Donations can also be brought directly to Salt Lake County Youth Services: 177 W. Price Ave., Monday through Friday, 8 a.m. to 6 p.m. up until Dec. 17. For more information on what donations are needed or any general inquiries, please visit the following websites: Slco.org/youth/donations. www.shelterkids.org www.slco.org. l
(On right) Salt Lake County Mayor Ben McAdams, Salt Lake County Youth Services staff including Carolyn Hansen, director (left) and ShelterKids board members. (Noelle Reymond/Salt Lake County Youth Services)
Dearest Draper Neighbors I hope you have a Merry Christmas and a Happy New Year!
Hubert Y. Huh 801-793-0800 firstname.lastname@example.org
December 2018 | Page 7
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Draper City Journal
Mr. Le’s Dry Cleaners 126 W 12300 S suite e, Draper, UT 84020
Business Spotlights are a service offered to our advertisers to help them inform our readers about their businesses. For information on scheduling a Spotlight, please call us at 801-254-5974 or email us at email@example.com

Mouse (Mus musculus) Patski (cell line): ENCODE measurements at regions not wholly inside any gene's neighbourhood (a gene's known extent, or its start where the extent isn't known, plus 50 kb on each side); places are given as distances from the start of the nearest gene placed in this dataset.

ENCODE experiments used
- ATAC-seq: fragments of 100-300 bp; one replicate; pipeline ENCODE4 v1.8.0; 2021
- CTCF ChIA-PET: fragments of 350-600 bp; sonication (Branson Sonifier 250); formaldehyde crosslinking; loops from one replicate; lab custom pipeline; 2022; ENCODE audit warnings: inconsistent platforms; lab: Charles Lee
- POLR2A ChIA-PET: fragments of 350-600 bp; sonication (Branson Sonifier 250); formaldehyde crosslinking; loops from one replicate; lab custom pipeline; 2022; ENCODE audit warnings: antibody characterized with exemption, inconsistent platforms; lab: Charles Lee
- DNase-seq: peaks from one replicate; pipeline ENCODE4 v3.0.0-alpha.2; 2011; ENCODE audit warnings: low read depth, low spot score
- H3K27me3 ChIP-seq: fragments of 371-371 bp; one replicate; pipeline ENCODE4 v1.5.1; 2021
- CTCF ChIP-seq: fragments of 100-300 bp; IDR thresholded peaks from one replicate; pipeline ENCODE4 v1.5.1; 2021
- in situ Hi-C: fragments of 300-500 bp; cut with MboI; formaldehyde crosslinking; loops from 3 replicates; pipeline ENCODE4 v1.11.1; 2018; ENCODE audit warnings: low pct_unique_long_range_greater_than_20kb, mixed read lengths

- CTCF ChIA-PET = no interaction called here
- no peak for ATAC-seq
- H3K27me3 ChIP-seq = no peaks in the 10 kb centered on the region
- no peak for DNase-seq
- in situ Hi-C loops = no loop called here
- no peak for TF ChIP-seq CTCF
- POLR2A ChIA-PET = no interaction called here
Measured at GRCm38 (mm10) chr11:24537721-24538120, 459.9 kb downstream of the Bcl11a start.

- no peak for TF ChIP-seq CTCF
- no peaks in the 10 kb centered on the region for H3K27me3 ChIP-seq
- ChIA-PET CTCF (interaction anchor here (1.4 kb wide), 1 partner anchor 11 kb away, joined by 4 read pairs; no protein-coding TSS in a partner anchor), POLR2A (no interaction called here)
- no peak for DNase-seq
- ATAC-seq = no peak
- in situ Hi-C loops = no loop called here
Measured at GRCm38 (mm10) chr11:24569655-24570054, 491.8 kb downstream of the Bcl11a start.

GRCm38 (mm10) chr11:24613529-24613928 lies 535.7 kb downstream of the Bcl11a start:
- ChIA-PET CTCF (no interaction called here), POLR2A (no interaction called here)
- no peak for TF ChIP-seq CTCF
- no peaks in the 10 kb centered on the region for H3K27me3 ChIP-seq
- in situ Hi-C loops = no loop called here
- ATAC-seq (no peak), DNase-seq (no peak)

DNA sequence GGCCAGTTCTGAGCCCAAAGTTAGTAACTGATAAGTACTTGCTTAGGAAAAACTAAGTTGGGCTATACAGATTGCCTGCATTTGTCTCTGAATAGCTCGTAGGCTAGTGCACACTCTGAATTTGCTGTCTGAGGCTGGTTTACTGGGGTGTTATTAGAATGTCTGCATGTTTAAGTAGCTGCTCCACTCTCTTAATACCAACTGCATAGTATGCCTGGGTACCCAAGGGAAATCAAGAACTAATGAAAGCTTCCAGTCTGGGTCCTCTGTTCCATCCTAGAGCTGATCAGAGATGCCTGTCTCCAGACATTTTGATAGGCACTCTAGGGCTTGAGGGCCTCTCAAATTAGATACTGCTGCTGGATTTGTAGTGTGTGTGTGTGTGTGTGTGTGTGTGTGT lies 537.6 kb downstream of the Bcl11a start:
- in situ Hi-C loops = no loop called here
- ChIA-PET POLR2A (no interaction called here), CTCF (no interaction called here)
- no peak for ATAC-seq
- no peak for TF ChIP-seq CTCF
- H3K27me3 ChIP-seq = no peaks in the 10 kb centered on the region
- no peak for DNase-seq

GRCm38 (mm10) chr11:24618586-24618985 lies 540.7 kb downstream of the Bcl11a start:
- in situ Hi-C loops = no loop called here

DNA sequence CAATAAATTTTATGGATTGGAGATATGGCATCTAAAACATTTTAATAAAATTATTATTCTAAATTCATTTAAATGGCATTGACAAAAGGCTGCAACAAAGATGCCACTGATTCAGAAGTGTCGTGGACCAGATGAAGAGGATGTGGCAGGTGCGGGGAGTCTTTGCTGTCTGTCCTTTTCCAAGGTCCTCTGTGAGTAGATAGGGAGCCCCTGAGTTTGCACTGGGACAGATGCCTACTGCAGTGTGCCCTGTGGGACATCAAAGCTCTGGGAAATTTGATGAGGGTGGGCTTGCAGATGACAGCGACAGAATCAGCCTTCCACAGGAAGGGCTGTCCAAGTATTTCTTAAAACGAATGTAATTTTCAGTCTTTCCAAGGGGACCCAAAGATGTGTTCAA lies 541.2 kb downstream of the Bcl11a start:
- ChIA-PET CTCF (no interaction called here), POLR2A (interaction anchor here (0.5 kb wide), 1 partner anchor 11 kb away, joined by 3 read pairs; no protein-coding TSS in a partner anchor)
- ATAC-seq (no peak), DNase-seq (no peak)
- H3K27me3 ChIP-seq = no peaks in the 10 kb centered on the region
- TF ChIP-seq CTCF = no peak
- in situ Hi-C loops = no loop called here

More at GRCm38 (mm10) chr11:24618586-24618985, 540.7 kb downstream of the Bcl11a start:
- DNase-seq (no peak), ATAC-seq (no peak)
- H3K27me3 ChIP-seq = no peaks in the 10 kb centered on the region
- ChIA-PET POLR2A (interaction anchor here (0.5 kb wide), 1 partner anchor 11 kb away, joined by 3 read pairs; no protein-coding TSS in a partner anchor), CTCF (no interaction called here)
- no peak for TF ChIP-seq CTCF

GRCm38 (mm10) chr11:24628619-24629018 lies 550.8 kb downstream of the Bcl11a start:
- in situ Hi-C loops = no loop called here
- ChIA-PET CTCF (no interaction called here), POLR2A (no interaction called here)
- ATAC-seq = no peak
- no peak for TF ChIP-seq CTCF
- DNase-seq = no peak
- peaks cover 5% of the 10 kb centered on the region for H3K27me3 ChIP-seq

ver the past 24 months, Michael Le and David Le (aka the “Le Brothers”) have purchased 5 independent dry cleaning stores and branded them under a new name called Mr. Le’s Cleaners. With the acquisitions of these dry cleaners, and potentially more, the Le Brothers are focused on providing the highest quality of dry cleaning and laundry services to their local communities. According to the Le Brothers, as they researched what to name their new business, they wanted a name that represented the values that their parents taught them when they came to America in 1975. That is to always; WORK HARD, HAVE FAITH and BE GRATEFUL. So the Le Brothers decided to name the business after their patriarch, whom they refer to as the original “Mr. Le”. The Le Brothers quickly realized that the dry cleaning business is a people business, where trust and loyalty must be earned. The previous owners spent their lives building a successful business with loyal customers. This process cannot be replicated through discounts and fancy advertising. So at whatever cost, the Le Brothers retained the previous owners and their staff to insure the same